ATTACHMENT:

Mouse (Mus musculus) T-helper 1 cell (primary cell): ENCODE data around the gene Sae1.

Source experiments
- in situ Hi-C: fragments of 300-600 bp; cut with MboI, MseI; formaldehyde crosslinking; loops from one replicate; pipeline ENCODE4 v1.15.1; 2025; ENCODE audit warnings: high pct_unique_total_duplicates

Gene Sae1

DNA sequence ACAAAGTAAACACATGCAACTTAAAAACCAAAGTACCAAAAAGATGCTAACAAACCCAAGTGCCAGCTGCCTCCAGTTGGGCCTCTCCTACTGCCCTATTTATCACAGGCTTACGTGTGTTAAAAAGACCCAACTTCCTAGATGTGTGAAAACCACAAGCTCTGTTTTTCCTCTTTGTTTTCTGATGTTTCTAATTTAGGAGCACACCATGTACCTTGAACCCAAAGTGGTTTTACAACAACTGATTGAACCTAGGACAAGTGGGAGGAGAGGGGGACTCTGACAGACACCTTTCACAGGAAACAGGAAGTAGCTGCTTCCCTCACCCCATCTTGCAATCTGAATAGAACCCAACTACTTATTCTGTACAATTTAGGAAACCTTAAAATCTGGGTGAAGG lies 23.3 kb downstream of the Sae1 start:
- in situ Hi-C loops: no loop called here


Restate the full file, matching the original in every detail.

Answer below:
Mouse (Mus musculus) T-helper 1 cell (primary cell): ENCODE data around the gene Sae1.

Source experiments
- in situ Hi-C: fragments of 300-600 bp; cut with MboI, MseI; formaldehyde crosslinking; loops from one replicate; pipeline ENCODE4 v1.15.1; 2025; ENCODE audit warnings: high pct_unique_total_duplicates

Gene Sae1

DNA sequence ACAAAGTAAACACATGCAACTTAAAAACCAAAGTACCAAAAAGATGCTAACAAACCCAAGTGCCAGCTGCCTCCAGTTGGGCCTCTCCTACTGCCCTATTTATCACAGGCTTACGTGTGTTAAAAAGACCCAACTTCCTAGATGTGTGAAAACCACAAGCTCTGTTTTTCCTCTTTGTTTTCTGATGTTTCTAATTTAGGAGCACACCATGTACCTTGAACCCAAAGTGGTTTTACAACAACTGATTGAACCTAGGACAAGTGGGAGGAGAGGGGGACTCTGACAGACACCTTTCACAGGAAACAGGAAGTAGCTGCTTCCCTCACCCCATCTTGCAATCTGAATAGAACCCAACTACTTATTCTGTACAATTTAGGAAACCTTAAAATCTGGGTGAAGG lies 23.3 kb downstream of the Sae1 start:
- in situ Hi-C loops: no loop called here